Hoax post about injured dog uses picture taken in Australia

31 May 2023
What was claimed

An injured dog has been found by someone posting in a County Durham Facebook group.

Our verdict

This is a hoax. The dog in the photo was actually involved in an incident in Melbourne, Australia, in 2019.

A post on Facebook falsely claims that an injured dog has been found by someone posting in a buying and selling group for people in Dipton, County Durham, and urges social media users to share the post in order to find its owner. 

The post says: “My hubby and I found this sweet girl by our gate.

“We just got her checked at the vet.. She's not microchipped. She definitely misses her family.. I fed her and I will continue feeding until I find the owner.. Please bump this post to help me find the owner [sic].” 

The text is accompanied by a picture of a white dog covered in blood, being held by someone who is cropped out of the shot. 

But this is not a real appeal, and the dog in the photo was not found in County Durham. The picture is actually from an incident in Melbourne, Australia, in 2019, in which a woman was injured while breaking up a dog fight. 

Hoax appeals like these are very common, and we have written about this photograph of an injured dog being used in this way before. The text used in the post is also a clue that it could be a hoax: these posts often use the word “sweet”, claim the animal was picked up in a public area such as a side road and is not microchipped and ask social media users to “bump” the post.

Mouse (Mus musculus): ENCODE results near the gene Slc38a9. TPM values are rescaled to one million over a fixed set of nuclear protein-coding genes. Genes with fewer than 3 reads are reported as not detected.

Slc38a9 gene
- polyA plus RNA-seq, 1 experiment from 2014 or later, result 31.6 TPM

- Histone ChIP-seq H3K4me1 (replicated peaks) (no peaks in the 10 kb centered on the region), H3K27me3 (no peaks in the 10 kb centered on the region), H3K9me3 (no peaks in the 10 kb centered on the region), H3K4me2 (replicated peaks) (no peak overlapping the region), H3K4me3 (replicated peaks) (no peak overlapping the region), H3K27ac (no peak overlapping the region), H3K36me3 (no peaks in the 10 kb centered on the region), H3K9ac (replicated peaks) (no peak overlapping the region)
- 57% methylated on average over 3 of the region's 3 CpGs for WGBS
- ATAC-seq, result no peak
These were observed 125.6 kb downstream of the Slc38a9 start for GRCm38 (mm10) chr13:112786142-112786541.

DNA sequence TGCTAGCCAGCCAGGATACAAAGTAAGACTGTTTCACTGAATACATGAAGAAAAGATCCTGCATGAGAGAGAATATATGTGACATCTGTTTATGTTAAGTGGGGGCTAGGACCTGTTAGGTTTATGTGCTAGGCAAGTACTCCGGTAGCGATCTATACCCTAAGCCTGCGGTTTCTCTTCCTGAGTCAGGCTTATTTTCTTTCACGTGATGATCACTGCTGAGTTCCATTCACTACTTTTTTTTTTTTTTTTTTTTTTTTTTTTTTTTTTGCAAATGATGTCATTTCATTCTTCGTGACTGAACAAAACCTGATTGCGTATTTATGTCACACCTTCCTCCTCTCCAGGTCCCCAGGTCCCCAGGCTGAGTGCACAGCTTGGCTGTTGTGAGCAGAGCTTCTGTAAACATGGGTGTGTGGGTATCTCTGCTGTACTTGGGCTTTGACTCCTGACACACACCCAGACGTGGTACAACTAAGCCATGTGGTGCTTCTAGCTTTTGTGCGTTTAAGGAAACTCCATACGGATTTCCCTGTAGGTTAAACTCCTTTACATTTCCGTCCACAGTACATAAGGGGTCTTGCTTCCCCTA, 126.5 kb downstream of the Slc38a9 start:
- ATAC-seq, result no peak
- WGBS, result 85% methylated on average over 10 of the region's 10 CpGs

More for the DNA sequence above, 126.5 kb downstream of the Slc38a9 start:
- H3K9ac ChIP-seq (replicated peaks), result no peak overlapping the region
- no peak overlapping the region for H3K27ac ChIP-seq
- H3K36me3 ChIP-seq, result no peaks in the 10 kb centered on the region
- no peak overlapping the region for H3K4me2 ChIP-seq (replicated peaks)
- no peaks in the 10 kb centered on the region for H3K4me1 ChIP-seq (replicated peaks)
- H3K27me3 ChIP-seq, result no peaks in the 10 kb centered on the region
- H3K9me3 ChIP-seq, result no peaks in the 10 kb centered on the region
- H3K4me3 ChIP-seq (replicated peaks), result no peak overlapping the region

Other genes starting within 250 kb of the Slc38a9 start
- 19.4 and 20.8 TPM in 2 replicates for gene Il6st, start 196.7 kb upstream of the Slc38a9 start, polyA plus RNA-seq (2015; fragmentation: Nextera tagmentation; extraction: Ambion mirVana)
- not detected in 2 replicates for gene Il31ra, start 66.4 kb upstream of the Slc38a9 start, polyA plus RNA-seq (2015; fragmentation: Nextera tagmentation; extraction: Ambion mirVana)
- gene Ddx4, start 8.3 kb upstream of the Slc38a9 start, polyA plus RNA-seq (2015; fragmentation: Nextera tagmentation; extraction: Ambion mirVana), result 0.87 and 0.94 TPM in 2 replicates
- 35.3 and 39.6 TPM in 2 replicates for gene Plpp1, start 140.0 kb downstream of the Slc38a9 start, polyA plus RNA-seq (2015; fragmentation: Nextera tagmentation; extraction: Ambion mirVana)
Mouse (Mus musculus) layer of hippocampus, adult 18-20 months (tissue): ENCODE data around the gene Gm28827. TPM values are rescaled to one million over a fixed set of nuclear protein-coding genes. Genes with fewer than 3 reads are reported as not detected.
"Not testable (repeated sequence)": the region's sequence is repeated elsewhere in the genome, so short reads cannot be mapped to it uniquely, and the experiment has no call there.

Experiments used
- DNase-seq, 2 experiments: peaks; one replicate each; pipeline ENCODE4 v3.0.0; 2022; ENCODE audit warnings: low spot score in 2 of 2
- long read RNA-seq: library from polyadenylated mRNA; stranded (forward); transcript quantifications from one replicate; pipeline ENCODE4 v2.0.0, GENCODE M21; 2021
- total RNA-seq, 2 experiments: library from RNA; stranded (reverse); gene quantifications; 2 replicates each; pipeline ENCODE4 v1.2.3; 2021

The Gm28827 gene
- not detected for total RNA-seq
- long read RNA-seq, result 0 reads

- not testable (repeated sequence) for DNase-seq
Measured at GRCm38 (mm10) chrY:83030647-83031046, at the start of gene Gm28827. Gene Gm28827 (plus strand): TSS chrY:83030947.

We’ve also seen similar phrasing for hoax posts about missing children, injured pets and abandoned babies

The comments under the post have been disabled, and Derbyshire Police has previously warned that this can be a clue that such a post may be a hoax, as someone genuinely looking for information is very unlikely to turn off comments.

These posts are sometimes edited later to promote freebies, cashback or property listings. This behaviour can mean that genuine posts could be ignored or dismissed as false. 

We have written to Meta expressing these concerns and asking the company to take stronger action in response to this problem. 

It’s always worth checking whether content is real before you share it. We have written a guide on how to verify viral images which you can read here.

Image courtesy of dole777

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